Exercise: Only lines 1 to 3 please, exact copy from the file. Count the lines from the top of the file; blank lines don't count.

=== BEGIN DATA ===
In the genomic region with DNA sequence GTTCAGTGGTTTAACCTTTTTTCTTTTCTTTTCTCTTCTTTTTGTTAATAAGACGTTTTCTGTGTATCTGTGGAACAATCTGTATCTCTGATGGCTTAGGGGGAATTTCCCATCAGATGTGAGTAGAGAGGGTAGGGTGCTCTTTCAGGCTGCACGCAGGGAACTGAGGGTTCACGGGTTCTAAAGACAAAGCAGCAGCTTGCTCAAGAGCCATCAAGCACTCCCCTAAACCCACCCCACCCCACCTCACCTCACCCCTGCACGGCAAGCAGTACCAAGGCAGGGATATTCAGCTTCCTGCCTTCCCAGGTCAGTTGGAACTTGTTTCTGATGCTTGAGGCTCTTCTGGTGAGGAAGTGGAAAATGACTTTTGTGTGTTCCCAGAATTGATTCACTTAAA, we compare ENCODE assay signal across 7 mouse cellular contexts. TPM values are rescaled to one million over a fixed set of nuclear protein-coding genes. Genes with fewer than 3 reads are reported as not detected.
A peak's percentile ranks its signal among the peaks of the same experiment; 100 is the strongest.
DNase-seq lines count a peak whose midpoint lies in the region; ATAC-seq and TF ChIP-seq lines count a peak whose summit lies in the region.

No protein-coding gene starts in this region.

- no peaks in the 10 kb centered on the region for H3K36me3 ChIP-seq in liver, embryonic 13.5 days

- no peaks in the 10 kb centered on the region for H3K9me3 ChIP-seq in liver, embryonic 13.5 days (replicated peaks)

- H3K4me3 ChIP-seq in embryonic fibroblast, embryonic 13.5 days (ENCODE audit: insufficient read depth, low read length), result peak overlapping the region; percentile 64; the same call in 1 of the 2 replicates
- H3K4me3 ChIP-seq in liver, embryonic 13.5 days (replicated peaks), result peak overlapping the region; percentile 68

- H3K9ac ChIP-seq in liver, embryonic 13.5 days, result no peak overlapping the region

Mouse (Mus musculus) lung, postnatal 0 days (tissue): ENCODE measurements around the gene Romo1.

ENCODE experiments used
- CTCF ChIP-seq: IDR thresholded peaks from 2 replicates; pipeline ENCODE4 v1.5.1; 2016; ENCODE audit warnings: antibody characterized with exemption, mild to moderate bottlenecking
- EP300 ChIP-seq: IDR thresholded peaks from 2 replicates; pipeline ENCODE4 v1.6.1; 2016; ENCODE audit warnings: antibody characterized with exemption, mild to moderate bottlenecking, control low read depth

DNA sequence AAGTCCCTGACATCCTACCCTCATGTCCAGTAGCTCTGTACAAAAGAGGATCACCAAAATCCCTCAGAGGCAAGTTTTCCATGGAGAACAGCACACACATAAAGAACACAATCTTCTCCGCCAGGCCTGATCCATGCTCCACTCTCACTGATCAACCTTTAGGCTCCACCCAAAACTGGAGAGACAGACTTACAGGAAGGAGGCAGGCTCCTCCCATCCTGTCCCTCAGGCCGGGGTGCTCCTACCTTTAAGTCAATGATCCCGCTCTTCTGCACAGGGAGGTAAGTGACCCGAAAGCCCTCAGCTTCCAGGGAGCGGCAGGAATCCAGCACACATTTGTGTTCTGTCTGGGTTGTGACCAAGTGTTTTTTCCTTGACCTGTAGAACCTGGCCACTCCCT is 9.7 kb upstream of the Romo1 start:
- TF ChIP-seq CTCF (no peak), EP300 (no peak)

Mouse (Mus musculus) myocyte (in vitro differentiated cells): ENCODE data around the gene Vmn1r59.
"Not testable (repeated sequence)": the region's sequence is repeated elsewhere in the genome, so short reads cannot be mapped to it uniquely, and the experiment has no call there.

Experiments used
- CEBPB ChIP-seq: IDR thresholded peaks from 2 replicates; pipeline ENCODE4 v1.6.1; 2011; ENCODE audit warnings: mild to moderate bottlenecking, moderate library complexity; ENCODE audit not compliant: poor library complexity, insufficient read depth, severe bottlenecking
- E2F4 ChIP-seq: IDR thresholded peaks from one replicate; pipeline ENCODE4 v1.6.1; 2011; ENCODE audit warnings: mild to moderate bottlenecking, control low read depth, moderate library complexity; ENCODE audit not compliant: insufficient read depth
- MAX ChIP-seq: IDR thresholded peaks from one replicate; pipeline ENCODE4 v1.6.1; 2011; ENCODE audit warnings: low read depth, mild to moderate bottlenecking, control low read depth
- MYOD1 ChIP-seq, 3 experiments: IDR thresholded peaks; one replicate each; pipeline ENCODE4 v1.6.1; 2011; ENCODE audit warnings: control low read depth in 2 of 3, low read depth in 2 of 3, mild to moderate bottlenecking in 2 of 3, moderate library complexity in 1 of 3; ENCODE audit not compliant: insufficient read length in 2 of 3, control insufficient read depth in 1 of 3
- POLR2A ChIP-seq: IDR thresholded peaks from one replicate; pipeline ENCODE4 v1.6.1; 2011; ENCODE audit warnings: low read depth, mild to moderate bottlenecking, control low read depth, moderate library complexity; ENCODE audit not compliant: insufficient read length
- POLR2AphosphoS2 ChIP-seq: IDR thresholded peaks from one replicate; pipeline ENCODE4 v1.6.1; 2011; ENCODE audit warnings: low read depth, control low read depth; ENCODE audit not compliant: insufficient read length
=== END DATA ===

In the genomic region with DNA sequence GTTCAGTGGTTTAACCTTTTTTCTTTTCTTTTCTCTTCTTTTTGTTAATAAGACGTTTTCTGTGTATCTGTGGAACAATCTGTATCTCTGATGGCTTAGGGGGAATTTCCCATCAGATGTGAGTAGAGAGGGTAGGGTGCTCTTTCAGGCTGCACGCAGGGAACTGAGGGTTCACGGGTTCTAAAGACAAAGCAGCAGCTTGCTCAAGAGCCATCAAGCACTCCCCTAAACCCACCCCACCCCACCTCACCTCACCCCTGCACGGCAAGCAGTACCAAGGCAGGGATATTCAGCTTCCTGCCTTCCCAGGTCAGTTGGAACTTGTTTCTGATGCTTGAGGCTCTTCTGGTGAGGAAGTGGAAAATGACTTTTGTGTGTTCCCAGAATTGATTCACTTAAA, we compare ENCODE assay signal across 7 mouse cellular contexts. TPM values are rescaled to one million over a fixed set of nuclear protein-coding genes. Genes with fewer than 3 reads are reported as not detected.
A peak's percentile ranks its signal among the peaks of the same experiment; 100 is the strongest.
DNase-seq lines count a peak whose midpoint lies in the region; ATAC-seq and TF ChIP-seq lines count a peak whose summit lies in the region.